Lydia Pardini
1133 Connecticut Avenue NW, Suite 1201
Washington, DC 20036

RE: The country of origin of an articulating boom lift.

Dear Ms. Pardini:

In your letter dated November 14, 2022, you requested a country of origin ruling determination on an articulating boom lift on behalf of your client, Sinoboom Poland Sp. z o.o.

The merchandise under consideration is the Sinoboom electric articulating boom lift, model numbers AB14EJ and AB16EJ. Both models are similar in design but differ in specifications such as working height, loadbearing capacity, and overall dimensions. The self-propelled articulating boom lift is battery powered and features a multi-stage folding boom. The articulating and rotating boom allows the lift to maneuver around various obstacles and access different points without having to reposition the base. Each lift is also equipped with a rotating turntable as well as a rotating and extendable platform.

Each articulating boom lift is assembled using subassemblies and components sourced from China, India, Italy, Poland, and Vietnam. Four major structural subassemblies: the chassis, platform, boom tube, and turntable are sourced from Poland. The control module is sourced from China, the components for the driving system are sourced from India, and components for the hydraulic system are sourced from China and Italy. The motor, switch, and sensors for the electrical system are sourced from Italy and China. The counterweight, brackets, and assembly pins are sourced from either China or India. All of the subassemblies and components are sent to Sinoboom’s facility in Poland for final assembly.

The chassis, platform, boom tube, and turntable structural assemblies are manufactured in Poland from raw materials. The machining process involves transforming raw materials by laser cutting, drilling, tapping, pressing, bending, and sawing to form structural component parts. The structural component parts are then joined and welded to form the boom tube, chassis, platform, and turntable subassemblies. This involves fitting, tack welding, and finish welding. To prevent rust and corrosion, the components must undergo a coating process that involves primer coating, shot blasting, top coating, and curing.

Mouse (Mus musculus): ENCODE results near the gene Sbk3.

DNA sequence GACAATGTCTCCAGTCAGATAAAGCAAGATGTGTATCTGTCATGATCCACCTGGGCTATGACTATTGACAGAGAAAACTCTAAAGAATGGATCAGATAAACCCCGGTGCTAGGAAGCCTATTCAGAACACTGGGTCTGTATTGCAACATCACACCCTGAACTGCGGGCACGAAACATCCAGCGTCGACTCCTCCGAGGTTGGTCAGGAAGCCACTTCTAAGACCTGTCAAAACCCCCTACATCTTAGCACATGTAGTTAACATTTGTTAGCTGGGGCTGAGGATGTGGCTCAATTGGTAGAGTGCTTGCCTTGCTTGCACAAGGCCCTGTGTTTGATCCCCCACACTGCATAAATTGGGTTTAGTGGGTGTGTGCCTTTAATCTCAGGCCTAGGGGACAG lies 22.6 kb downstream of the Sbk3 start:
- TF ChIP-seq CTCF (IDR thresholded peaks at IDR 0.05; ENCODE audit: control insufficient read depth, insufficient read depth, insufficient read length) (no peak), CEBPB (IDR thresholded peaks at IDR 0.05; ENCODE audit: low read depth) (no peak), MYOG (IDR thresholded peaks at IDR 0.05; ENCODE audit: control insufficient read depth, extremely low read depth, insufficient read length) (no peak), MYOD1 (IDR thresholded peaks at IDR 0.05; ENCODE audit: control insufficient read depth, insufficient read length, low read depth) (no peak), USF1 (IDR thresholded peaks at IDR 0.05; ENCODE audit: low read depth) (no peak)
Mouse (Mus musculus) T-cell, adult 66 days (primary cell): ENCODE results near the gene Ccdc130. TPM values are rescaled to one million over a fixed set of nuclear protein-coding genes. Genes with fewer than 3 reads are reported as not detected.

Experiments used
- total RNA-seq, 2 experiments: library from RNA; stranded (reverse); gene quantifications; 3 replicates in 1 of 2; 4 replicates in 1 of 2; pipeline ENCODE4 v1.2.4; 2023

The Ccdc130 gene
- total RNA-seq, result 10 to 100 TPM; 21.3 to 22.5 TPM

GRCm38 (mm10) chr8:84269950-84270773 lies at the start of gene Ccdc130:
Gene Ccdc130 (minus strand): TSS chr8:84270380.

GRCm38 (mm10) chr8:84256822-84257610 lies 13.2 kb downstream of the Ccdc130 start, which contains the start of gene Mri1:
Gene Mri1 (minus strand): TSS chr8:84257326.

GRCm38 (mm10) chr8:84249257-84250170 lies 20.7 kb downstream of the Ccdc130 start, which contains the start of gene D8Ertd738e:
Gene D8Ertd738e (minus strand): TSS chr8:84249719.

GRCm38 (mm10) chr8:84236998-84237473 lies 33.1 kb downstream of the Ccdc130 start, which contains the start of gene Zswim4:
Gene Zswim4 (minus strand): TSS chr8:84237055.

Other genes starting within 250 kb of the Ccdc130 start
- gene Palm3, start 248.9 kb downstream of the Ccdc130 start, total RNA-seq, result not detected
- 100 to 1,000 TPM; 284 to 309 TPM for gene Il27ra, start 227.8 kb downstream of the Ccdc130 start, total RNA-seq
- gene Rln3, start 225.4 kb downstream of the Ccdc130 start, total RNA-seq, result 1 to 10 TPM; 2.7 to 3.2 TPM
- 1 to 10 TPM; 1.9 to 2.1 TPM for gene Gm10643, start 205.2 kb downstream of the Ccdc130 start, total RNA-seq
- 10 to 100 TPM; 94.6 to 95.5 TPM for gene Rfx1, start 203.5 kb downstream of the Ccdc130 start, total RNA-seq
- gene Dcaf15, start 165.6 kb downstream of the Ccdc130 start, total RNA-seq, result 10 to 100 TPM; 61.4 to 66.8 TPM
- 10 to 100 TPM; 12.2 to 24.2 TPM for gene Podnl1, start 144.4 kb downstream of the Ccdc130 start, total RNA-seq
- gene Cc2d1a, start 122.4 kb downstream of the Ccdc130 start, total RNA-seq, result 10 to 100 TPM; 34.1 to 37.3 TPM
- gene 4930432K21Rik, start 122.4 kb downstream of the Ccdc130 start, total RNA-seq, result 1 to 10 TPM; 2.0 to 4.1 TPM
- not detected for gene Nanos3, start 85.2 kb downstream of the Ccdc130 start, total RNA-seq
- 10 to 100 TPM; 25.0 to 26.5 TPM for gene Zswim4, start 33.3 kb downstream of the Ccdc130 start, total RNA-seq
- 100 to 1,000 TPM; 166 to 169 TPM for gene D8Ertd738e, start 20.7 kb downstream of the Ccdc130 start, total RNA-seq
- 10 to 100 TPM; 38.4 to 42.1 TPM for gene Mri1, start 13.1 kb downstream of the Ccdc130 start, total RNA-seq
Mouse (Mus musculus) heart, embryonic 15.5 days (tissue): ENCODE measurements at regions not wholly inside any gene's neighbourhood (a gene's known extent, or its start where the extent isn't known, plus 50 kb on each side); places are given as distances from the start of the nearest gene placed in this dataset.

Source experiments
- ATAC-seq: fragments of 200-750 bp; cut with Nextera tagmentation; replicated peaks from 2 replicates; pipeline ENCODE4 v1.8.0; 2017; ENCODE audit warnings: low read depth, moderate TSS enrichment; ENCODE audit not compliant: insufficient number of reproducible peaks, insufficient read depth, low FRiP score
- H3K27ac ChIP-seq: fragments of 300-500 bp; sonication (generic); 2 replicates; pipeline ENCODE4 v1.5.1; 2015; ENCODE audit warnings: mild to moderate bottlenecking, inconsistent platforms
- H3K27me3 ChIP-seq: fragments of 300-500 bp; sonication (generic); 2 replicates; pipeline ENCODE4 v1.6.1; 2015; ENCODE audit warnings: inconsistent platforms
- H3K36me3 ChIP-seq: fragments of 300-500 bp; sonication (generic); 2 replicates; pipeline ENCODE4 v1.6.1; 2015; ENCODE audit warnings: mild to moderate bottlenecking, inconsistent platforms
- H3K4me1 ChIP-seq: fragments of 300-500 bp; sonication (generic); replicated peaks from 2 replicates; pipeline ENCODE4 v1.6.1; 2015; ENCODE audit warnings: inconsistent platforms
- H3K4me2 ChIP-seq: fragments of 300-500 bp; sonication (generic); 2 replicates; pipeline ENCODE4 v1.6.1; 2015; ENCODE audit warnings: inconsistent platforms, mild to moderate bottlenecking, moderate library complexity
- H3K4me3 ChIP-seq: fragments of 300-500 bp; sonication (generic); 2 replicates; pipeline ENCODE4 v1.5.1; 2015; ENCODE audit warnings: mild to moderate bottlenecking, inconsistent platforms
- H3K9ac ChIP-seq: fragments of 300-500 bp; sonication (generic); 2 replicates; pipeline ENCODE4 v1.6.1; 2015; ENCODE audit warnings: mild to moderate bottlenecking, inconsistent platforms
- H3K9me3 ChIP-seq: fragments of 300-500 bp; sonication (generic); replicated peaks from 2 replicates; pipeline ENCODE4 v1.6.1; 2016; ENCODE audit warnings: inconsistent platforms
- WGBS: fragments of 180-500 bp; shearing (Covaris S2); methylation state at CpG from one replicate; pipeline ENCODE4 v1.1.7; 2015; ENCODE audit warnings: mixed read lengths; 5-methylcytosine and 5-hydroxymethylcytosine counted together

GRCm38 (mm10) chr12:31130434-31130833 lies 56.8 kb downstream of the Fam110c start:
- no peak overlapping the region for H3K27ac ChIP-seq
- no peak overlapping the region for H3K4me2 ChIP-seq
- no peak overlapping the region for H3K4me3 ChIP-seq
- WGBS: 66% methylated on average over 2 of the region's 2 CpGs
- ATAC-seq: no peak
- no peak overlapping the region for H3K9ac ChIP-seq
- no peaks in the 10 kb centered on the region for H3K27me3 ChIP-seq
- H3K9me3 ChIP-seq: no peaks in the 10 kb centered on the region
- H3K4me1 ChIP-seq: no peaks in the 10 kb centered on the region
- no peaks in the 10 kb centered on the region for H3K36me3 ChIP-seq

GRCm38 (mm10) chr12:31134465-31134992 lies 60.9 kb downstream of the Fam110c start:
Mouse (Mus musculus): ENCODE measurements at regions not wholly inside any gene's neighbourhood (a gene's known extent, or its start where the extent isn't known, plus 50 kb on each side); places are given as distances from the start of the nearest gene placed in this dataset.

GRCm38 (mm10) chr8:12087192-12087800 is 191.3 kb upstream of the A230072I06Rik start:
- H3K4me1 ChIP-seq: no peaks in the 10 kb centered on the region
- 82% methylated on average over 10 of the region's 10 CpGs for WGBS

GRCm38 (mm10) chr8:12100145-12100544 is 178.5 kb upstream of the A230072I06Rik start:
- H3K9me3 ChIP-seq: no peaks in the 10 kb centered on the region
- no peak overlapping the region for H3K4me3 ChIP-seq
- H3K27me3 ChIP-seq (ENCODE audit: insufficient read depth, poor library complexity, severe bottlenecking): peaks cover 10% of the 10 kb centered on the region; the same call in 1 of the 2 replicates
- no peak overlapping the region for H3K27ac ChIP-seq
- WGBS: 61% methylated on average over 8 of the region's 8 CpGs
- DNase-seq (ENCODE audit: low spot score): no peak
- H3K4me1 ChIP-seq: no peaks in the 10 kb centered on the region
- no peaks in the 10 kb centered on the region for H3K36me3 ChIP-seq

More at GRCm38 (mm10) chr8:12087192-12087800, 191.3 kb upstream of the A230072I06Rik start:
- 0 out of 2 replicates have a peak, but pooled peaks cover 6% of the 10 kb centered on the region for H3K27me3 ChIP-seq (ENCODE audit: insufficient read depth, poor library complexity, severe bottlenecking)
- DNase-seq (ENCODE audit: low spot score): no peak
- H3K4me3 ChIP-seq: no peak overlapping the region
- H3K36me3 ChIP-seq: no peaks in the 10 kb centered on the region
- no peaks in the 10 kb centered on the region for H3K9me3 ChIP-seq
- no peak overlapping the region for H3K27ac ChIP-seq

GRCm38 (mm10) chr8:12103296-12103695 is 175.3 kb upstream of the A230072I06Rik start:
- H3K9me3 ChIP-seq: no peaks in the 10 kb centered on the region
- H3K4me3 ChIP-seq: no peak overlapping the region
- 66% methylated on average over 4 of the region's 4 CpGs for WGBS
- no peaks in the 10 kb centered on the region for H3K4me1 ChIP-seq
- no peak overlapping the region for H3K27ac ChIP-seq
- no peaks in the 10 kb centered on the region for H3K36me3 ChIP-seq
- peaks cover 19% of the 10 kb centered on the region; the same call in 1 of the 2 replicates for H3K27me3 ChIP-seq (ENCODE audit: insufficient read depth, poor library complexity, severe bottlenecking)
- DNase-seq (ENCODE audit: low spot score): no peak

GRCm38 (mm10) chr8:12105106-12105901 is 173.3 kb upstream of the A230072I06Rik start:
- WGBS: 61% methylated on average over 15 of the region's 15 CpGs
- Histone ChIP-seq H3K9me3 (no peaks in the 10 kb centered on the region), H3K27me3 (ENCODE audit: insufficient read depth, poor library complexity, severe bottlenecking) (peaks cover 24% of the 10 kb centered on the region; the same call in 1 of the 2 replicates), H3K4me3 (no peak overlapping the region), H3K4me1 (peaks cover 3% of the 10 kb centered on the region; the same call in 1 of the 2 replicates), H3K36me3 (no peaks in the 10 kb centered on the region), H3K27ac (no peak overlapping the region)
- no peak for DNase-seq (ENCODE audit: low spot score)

At Sinoboom in Poland, the structural components, together with additional components, are pre-assembled prior to final assembly. For the chassis sub-assembly, this involves installing the worm gear rotary reducer, battery tray, knuckle assembly, steering cylinder, and tires. A worker also completes cabling for the motor control assembly, relay, power-off switch, DC/DC converter, and walking drive motor. Pre-assembly of the tube subassembly involves partially assembling the telescopic arm. During this process, the riser arm, connecting rod, upper coupling frame, main luffing cylinder, chain roller, various valves, brackets, hoses, piston rods, and cables are affixed and bolted into place.

The final assembly begins with installing the turntable to the chassis and attaching the counterweight. Next, the gear pump, control box, warning light, lampshade, tilt sensor, and various hoses are installed. Afterwards, the folding arms are assembled to the turntable together with its cylinder and joined using assembly pins. To that assembly, the telescopic arm assembly and its cylinder are added and joined using assembly pins. Components for the hydraulic system are set up, connected, and filled. Cabling is also completed which consist of connecting the electric control box, main valve, limit switch, balance valve, warning light, and sensors. Then workers install the hood and complete the platform assembly, which involves adding the platform, link supports, upper jib, lower jib, bracket support, and the control box. Lastly, each unit is tested and inspected.

With regard to your request for the appropriate country of origin of the articulating boom lift, 19 C.F.R. § 134.1(b) provides in pertinent part as follows: Country of origin means the country of manufacture, production, or growth of any article of foreign origin entering the United States. Further work or material added to an article in another country must effect a substantial transformation in order to render such other country the “country of origin” within the meaning of this part.